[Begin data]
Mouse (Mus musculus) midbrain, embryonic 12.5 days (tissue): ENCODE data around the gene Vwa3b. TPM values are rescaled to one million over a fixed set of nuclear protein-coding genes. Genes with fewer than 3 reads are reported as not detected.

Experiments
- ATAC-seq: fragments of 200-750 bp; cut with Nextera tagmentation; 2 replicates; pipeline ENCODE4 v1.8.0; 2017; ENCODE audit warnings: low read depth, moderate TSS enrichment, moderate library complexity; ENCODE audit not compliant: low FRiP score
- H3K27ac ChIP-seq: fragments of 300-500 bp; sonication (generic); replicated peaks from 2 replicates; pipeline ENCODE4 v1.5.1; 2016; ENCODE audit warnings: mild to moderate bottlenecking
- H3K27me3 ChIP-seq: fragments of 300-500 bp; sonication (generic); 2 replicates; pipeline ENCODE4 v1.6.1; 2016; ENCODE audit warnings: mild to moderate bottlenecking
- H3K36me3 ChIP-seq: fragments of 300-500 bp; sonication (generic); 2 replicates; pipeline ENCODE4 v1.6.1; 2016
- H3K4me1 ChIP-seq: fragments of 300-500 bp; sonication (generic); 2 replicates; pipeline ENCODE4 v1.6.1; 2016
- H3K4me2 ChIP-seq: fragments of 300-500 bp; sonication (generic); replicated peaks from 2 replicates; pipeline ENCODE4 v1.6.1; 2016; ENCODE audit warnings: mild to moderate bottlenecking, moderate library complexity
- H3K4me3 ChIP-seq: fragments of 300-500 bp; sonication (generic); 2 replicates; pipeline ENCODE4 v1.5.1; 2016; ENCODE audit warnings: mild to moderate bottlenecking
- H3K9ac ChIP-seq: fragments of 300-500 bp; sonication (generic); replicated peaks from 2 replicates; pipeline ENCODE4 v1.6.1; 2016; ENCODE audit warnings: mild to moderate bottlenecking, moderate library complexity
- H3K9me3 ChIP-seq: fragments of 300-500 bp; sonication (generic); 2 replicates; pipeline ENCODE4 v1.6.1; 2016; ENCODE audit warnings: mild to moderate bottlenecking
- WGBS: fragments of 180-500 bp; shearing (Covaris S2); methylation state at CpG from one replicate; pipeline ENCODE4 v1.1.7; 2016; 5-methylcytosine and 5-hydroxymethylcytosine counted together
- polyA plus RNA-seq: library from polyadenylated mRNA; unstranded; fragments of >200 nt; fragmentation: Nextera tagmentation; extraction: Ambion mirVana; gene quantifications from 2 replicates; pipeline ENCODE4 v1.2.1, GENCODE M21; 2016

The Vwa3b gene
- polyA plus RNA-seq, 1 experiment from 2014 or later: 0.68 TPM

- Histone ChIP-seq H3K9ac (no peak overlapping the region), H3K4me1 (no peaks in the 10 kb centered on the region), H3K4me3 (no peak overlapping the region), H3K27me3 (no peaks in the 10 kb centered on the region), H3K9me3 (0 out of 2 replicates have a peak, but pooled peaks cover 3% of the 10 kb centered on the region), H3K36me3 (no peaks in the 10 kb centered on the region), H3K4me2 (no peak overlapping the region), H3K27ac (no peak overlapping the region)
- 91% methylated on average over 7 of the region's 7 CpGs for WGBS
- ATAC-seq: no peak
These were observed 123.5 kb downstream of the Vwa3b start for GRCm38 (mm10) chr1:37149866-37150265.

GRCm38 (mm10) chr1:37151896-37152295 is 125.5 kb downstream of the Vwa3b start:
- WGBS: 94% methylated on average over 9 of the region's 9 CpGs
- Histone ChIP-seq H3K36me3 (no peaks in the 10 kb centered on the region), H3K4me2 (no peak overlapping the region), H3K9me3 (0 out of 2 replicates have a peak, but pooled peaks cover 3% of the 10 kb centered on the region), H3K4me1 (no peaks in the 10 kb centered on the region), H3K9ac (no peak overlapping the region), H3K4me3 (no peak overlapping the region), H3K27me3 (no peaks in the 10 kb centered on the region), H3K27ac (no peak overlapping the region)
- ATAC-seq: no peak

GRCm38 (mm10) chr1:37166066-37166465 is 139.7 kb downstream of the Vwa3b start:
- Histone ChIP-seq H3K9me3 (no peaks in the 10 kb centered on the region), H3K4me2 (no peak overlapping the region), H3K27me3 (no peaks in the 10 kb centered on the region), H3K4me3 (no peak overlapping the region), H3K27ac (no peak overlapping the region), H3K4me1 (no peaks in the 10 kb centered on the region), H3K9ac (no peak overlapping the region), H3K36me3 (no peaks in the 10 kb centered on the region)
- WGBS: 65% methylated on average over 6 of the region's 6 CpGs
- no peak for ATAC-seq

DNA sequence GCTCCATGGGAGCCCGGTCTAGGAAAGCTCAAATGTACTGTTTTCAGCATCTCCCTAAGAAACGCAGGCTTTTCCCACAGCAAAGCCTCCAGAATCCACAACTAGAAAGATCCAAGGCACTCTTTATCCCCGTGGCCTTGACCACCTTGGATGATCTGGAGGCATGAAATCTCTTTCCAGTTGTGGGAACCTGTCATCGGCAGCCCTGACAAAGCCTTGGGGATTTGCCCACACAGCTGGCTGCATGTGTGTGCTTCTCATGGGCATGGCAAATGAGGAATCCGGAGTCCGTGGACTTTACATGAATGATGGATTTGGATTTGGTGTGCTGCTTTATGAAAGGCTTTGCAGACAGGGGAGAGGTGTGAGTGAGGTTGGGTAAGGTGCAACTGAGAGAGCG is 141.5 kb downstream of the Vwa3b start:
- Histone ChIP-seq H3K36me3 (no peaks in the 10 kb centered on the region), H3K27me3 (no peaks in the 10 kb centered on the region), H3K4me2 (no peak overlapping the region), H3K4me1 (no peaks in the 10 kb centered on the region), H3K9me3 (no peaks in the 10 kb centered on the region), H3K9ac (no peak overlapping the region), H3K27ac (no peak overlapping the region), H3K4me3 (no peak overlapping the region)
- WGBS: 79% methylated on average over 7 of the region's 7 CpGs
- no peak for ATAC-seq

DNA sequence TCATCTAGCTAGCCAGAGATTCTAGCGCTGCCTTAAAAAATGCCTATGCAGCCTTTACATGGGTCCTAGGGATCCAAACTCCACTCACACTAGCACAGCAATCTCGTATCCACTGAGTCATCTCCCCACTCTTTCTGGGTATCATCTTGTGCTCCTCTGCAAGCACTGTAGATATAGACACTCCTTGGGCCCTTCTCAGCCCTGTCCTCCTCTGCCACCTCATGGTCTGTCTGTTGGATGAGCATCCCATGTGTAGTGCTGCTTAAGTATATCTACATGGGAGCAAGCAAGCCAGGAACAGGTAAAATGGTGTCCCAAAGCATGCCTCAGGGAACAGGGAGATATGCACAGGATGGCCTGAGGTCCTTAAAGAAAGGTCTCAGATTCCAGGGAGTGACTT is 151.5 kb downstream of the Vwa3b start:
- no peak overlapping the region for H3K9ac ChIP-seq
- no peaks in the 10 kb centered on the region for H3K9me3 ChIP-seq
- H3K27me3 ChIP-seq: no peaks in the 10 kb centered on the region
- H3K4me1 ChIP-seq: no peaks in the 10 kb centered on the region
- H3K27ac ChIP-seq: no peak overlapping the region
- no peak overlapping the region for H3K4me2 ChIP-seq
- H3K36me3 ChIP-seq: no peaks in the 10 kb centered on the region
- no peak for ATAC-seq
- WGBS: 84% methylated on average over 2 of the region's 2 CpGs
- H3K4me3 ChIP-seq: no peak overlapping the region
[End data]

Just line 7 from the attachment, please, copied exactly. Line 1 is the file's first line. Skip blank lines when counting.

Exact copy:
- H3K4me1 ChIP-seq: fragments of 300-500 bp; sonication (generic); 2 replicates; pipeline ENCODE4 v1.6.1; 2016